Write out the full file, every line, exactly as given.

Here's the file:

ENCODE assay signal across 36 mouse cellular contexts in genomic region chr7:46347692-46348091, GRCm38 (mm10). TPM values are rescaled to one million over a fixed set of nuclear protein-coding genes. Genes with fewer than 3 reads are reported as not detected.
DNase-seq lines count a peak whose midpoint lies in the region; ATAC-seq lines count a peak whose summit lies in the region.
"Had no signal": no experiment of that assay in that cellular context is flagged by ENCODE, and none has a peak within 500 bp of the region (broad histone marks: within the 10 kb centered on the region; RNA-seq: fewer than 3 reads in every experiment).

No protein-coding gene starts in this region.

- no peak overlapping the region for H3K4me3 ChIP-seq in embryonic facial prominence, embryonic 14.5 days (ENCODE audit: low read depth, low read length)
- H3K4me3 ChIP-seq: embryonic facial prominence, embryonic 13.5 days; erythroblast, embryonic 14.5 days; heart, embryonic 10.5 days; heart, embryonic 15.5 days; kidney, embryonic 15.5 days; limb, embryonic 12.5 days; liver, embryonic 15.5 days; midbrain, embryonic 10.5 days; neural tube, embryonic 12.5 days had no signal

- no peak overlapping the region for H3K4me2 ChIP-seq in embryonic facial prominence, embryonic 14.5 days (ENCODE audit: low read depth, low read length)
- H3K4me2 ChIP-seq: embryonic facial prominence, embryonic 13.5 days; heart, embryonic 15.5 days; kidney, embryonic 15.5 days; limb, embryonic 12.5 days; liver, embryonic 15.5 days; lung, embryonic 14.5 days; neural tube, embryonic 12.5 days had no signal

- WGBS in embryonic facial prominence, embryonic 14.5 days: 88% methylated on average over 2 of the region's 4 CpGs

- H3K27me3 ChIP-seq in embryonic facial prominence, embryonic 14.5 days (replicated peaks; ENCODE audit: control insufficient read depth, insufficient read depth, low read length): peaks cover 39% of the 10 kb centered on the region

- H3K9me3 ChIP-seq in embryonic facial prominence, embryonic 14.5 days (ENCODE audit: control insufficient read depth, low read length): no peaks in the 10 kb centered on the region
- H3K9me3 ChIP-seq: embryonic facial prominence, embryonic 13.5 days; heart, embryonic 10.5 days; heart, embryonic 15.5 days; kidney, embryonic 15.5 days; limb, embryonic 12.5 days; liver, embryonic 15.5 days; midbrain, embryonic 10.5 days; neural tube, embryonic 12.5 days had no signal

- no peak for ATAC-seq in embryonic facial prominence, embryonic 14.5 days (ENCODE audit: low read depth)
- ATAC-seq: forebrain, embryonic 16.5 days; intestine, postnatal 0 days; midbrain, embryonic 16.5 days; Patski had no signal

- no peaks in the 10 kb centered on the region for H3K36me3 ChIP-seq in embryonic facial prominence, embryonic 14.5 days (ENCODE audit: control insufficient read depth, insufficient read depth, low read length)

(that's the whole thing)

ENCODE assay signal across 36 mouse cellular contexts in genomic region chr7:46347692-46348091, GRCm38 (mm10). TPM values are rescaled to one million over a fixed set of nuclear protein-coding genes. Genes with fewer than 3 reads are reported as not detected.
DNase-seq lines count a peak whose midpoint lies in the region; ATAC-seq lines count a peak whose summit lies in the region.
"Had no signal": no experiment of that assay in that cellular context is flagged by ENCODE, and none has a peak within 500 bp of the region (broad histone marks: within the 10 kb centered on the region; RNA-seq: fewer than 3 reads in every experiment).

No protein-coding gene starts in this region.

- no peak overlapping the region for H3K4me3 ChIP-seq in embryonic facial prominence, embryonic 14.5 days (ENCODE audit: low read depth, low read length)
- H3K4me3 ChIP-seq: embryonic facial prominence, embryonic 13.5 days; erythroblast, embryonic 14.5 days; heart, embryonic 10.5 days; heart, embryonic 15.5 days; kidney, embryonic 15.5 days; limb, embryonic 12.5 days; liver, embryonic 15.5 days; midbrain, embryonic 10.5 days; neural tube, embryonic 12.5 days had no signal

- no peak overlapping the region for H3K4me2 ChIP-seq in embryonic facial prominence, embryonic 14.5 days (ENCODE audit: low read depth, low read length)
- H3K4me2 ChIP-seq: embryonic facial prominence, embryonic 13.5 days; heart, embryonic 15.5 days; kidney, embryonic 15.5 days; limb, embryonic 12.5 days; liver, embryonic 15.5 days; lung, embryonic 14.5 days; neural tube, embryonic 12.5 days had no signal

- WGBS in embryonic facial prominence, embryonic 14.5 days: 88% methylated on average over 2 of the region's 4 CpGs

- H3K27me3 ChIP-seq in embryonic facial prominence, embryonic 14.5 days (replicated peaks; ENCODE audit: control insufficient read depth, insufficient read depth, low read length): peaks cover 39% of the 10 kb centered on the region

- H3K9me3 ChIP-seq in embryonic facial prominence, embryonic 14.5 days (ENCODE audit: control insufficient read depth, low read length): no peaks in the 10 kb centered on the region
- H3K9me3 ChIP-seq: embryonic facial prominence, embryonic 13.5 days; heart, embryonic 10.5 days; heart, embryonic 15.5 days; kidney, embryonic 15.5 days; limb, embryonic 12.5 days; liver, embryonic 15.5 days; midbrain, embryonic 10.5 days; neural tube, embryonic 12.5 days had no signal

- no peak for ATAC-seq in embryonic facial prominence, embryonic 14.5 days (ENCODE audit: low read depth)
- ATAC-seq: forebrain, embryonic 16.5 days; intestine, postnatal 0 days; midbrain, embryonic 16.5 days; Patski had no signal

- no peaks in the 10 kb centered on the region for H3K36me3 ChIP-seq in embryonic facial prominence, embryonic 14.5 days (ENCODE audit: control insufficient read depth, insufficient read depth, low read length)